|208 S. Cherry Ave.
||Marshfield||Colonial Revival home with widow's walk, built in 1904 for Dr. Henry Wahle. Bought in 1923 by W. D. Connor as a gift to his daughter Helen and son-in-law Rev. Melvin Laird. They raised their family there, including Secretary of Defense Melvin R. Laird.|
|W end of Wakeley Rd.
||Nekoosa||In 1837, Robert and Mary Wakely were one of the first families to settle in the area, poling up the river on a raft. They ran a trading post at the site and in 1842 built the Greek Revival house and inn for trappers, hunters, Indians, lumbermen, traders and settlers. A.k.a. Old Ferry Farm because Wakeley established a cable ferry across to Nekoosa in the 1870s. Now part of Historic Point Basse, a living history museum.|
|17||Wakely Road Bridge||
|Wakely Road over Wakely Creek
||Saratoga||Stone single-arch bridge, built in 1892. The only stone bridge left in the county.|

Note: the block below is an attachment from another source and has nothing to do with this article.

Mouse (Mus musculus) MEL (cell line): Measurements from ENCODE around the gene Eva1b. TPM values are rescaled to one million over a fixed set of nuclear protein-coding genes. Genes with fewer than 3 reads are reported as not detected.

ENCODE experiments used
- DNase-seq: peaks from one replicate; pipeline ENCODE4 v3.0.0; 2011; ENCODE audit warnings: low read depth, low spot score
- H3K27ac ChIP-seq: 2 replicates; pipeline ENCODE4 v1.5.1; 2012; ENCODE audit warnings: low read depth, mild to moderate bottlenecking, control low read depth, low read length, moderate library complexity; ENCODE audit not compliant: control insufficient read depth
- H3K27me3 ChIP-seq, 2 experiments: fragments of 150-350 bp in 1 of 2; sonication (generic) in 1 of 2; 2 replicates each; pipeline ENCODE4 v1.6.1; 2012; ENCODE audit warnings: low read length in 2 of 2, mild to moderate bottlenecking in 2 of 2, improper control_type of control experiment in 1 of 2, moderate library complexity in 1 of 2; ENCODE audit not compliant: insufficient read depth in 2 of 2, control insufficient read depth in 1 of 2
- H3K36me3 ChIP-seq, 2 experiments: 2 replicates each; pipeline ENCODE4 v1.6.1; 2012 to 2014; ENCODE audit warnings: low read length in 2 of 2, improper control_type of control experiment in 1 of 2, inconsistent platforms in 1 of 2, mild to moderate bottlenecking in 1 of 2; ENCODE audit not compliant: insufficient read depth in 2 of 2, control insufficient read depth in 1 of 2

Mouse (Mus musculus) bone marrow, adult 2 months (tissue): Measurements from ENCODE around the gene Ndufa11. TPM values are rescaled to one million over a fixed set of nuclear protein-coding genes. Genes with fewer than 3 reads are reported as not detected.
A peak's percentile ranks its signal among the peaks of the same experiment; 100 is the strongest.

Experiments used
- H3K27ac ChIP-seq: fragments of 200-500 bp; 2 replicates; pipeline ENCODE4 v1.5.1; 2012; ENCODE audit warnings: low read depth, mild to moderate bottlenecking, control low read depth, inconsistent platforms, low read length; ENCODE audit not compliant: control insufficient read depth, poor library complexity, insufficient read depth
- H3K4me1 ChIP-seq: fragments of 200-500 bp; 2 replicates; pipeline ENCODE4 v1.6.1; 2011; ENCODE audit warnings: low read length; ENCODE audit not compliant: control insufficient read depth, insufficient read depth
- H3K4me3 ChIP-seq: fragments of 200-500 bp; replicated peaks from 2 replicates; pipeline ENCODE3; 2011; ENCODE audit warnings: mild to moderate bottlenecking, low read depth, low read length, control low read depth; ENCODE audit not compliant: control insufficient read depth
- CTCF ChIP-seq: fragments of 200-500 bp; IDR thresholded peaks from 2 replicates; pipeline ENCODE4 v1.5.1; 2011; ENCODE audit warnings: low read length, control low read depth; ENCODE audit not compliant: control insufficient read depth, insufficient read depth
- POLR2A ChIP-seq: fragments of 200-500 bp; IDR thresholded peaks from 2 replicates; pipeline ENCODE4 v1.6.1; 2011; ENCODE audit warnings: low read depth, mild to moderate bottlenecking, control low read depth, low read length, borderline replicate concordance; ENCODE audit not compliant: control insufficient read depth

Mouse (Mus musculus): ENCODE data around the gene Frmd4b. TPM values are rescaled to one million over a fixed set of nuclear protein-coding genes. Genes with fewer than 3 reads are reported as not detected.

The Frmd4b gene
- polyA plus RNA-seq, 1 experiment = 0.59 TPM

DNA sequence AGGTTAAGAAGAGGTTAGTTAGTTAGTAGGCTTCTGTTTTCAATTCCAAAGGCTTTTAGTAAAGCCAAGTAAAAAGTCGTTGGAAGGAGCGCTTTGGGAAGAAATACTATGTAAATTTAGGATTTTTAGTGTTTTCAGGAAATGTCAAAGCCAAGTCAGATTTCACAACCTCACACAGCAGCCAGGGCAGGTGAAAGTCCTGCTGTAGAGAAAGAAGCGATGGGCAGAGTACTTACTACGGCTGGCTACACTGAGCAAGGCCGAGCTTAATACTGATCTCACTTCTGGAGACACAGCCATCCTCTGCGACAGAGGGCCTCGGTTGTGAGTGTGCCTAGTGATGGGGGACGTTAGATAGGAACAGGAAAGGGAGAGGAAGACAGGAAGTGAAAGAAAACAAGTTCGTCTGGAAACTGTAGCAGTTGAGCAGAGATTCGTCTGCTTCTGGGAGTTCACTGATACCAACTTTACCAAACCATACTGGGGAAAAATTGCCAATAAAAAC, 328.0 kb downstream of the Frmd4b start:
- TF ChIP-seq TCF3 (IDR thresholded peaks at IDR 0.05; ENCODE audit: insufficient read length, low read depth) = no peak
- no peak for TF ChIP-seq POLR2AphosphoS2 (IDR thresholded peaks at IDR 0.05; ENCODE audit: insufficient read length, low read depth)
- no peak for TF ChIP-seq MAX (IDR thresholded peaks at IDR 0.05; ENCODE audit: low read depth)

|18||Weinbrenner Shoe Factory||
|305 W. 3rd St.
||Marshfield||Brick-clad factory complex designed by Gus Krasin and built in 1935 during Great Depression by the city and the FERA to coax the Weinbrenner Shoe Company of Milwaukee to create jobs in Marshfield. As of 2015, still making boots!|
|19||West Fifth Street-West Sixth Street Historic District||
|W. Fifth St. and W. Sixth St., generally bounded by Adams Ave. and Oak Ave.
||Marshfield||In 1898 the McKinley High School was built on the west edge of Marshfield, where the old Washington School now stands. The George Adler farm on the gentle hill west of it was gradually sold, platted and populated with homes in a wide variety of styles including Queen Anne, American Foursquare, Craftsman, Bungalows, Colonial Revival, Dutch Colonial Revival, and Mediterranean Revival.|
|20||West Park Street Historic District||
|300-417 West Park St.
||Marshfield||A prestigious neighborhood with houses on large wooded lots, including the 1890 Queen Anne Hume/Marsh house, the 1902 Queen Anne Noll house, the 1905 Tudor Revival Doege house, the 1914 Georgian Revival Bissell house, the 1916 Craftsman Bailey house, and the 1920 brick Johnson bungalow.|
|21||Wood County Courthouse||
|400 Market St.
||Wisconsin Rapids||Modernist-styled courthouse with six carved panels illustrating the history of the county, designed by Donn Hougen and built 1954-56.|
National Register of Historic Places listings in Wood County, Wisconsin Facts for Kids. Kiddle Encyclopedia.